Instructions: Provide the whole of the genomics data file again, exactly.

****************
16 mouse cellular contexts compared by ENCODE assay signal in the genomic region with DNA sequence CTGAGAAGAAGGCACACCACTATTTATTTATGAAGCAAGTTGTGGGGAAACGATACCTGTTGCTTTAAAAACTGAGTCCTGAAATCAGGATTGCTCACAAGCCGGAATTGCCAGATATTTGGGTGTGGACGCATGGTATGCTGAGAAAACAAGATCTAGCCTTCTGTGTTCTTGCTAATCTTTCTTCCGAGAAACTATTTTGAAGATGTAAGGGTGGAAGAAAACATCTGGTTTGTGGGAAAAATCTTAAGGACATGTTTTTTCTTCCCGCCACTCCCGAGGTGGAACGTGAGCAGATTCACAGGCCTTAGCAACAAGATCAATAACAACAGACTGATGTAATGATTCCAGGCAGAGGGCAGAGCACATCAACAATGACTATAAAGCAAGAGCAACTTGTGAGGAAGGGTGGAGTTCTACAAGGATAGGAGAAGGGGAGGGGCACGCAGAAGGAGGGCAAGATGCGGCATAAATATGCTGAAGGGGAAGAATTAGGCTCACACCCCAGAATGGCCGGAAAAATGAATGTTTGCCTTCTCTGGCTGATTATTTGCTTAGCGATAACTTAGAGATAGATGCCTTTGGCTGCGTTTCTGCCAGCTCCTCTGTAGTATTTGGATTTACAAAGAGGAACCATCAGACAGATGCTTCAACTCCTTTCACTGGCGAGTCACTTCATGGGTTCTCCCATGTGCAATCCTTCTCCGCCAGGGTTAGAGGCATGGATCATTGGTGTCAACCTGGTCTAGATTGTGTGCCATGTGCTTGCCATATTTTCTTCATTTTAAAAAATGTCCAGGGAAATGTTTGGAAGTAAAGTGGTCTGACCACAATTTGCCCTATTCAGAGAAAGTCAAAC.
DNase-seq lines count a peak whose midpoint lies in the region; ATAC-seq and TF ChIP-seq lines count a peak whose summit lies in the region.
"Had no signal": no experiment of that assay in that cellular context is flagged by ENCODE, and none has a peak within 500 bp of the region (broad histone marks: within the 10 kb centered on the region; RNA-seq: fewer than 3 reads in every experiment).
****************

16 mouse cellular contexts compared by ENCODE assay signal in the genomic region with DNA sequence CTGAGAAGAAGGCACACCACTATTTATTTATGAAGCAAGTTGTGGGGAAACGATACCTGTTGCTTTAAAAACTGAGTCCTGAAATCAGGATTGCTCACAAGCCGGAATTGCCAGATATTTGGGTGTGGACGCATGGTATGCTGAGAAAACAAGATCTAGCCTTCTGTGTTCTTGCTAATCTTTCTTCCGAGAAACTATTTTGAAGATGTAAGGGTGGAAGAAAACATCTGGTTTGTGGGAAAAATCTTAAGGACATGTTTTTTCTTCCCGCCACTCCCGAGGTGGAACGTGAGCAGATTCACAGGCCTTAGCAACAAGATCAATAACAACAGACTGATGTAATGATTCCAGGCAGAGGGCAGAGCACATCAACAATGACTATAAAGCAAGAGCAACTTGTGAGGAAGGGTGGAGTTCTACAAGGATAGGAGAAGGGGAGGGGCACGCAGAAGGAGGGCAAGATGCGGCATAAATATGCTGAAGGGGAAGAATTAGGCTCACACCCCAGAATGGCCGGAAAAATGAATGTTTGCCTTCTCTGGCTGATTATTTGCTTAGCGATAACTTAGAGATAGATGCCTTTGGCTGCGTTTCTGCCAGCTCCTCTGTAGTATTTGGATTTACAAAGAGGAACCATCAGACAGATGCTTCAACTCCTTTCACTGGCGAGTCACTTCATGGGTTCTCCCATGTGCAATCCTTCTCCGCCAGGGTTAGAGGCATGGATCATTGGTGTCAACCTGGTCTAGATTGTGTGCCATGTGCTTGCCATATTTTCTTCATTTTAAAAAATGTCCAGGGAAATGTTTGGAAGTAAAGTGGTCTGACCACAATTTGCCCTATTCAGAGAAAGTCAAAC.
DNase-seq lines count a peak whose midpoint lies in the region; ATAC-seq and TF ChIP-seq lines count a peak whose summit lies in the region.
"Had no signal": no experiment of that assay in that cellular context is flagged by ENCODE, and none has a peak within 500 bp of the region (broad histone marks: within the 10 kb centered on the region; RNA-seq: fewer than 3 reads in every experiment).